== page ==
I picked up Benjamin Franklin’s autobiography and flipped through his writing. As far as human beings go, B. Franklin managed staggering productivity and effectiveness on several fronts throughout his lifetime. Notably, toward the middle of his book, he listed out his day hour by hour, top to bottom. At the beginning of each day he asked himself, “what good am I going to do today?” and at the conclusion, “what good did I do today?”
The title of today’s post, Productive versus Effective, implies that the two are mutually exclusive. In fact, productivity contributes to effectiveness. Where productive means producing much, effective means successful in producing an intended result. Thus, I modified B. Franklin’s question to ask, “what effective movement am I going to (or did I) make on my research today?” Rather convicting questions, my friends.
Effectiveness in my world means contributing to the body of knowledge. We need productivity to be effective, but it is one’s effectiveness that up-ends conventional thinking, gives one purpose, changes the world. Effectiveness moves it forward, whatever one’s it may be. Productivity requires little critical thought or creative understanding. Effectiveness demands critical analysis and creative problem solving. Effective contribution takes time.
My Thursday Morning Gulp List gives me great satisfaction because I march right through a long list of items needing attention, items easy to complete and mark off the list. I am productive! Quantity over quality. If anyone asks me what I accomplished that day, I can rattle off 50 finished items.
Demonstrating effectiveness in one’s day risks the appearance of dilly-dallying or incremental (if any) movement forward. To the untrained eye, collecting rock samples looks like an excuse to go hiking on a sunny day (I’ll concede, I did double dip on that day). Effectiveness on a daily scale is much harder to quantify. Only one line item may get marked off, if that. When a well-intended loved one asks me what I got done today, my thin answer, “I tracked down the platens I needed and took measurements so I can have new ones machined,” leaves me dispirited. Why don’t I have 50 things to rattle off?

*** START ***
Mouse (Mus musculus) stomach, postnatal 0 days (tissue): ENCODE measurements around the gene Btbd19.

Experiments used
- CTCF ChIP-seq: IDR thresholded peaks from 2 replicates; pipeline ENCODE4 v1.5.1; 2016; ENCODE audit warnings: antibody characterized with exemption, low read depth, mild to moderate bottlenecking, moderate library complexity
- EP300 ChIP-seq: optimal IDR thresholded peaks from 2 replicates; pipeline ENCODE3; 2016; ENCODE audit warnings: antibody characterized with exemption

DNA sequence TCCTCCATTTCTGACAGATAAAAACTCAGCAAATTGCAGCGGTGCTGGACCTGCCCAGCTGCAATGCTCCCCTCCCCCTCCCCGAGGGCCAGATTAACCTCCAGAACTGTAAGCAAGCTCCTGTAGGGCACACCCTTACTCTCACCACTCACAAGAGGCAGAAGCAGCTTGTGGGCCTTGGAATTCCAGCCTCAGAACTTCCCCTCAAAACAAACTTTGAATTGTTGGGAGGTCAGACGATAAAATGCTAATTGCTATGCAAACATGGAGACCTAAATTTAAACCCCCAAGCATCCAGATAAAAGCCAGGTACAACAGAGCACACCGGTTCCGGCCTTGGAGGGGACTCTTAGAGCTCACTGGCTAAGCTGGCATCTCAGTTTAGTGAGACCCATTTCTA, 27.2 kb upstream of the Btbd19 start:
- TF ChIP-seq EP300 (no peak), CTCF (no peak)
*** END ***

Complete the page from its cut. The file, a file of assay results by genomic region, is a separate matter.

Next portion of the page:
Research in a new area feels much like slowly groping one’s way forward in the dark, in a foreign environment, with few recognizable landmarks. The process is slow. I long for quick turn around, and sharp, decisive steps. Nevertheless, having had fast-paced jobs capitalizing on high productivity and low intellectual challenge, I know my interest would soon wane and leaving me to wander off in search of something interesting, something challenging, something needing figuring out.
But in that intellectual space, a dance exists: perfectionism versus excellence. Learning what I need to know to understand the work versus learning every conceivable detail about every conceivable process/instrument/shale formation. Reading just one more paper, one more text in case I missed something versus drawing the finish line and calling it done. And it is this knowledge about myself that brings me back to why I do what I do.
We cannot be effective if we do not get our work into the public sphere. No matter how dedicated to the craft, if no one reads about it, hears about it, or sees it, then the work does not count. Effectiveness dies in obscurity.
As much to myself as to my fellow effective human beings, “done is better than perfect, so get it done.”